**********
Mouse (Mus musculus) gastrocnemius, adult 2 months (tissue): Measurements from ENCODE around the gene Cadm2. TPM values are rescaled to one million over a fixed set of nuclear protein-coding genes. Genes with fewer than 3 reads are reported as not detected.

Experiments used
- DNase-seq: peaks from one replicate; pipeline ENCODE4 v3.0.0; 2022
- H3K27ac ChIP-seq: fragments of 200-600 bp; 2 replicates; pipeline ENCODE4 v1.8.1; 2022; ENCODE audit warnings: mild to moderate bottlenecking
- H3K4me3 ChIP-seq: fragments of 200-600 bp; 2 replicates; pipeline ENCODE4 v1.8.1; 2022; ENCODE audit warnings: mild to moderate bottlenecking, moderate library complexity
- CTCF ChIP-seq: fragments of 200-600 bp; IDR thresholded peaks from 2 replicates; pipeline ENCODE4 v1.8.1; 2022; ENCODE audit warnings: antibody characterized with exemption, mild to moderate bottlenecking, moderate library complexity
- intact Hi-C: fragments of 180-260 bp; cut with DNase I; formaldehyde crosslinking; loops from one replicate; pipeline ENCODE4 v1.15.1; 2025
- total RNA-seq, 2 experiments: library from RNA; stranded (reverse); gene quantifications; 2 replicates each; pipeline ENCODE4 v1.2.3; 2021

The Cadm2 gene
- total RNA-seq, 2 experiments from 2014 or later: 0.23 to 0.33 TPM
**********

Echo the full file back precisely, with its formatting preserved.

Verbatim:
Mouse (Mus musculus) gastrocnemius, adult 2 months (tissue): Measurements from ENCODE around the gene Cadm2. TPM values are rescaled to one million over a fixed set of nuclear protein-coding genes. Genes with fewer than 3 reads are reported as not detected.

Experiments used
- DNase-seq: peaks from one replicate; pipeline ENCODE4 v3.0.0; 2022
- H3K27ac ChIP-seq: fragments of 200-600 bp; 2 replicates; pipeline ENCODE4 v1.8.1; 2022; ENCODE audit warnings: mild to moderate bottlenecking
- H3K4me3 ChIP-seq: fragments of 200-600 bp; 2 replicates; pipeline ENCODE4 v1.8.1; 2022; ENCODE audit warnings: mild to moderate bottlenecking, moderate library complexity
- CTCF ChIP-seq: fragments of 200-600 bp; IDR thresholded peaks from 2 replicates; pipeline ENCODE4 v1.8.1; 2022; ENCODE audit warnings: antibody characterized with exemption, mild to moderate bottlenecking, moderate library complexity
- intact Hi-C: fragments of 180-260 bp; cut with DNase I; formaldehyde crosslinking; loops from one replicate; pipeline ENCODE4 v1.15.1; 2025
- total RNA-seq, 2 experiments: library from RNA; stranded (reverse); gene quantifications; 2 replicates each; pipeline ENCODE4 v1.2.3; 2021

The Cadm2 gene
- total RNA-seq, 2 experiments from 2014 or later: 0.23 to 0.33 TPM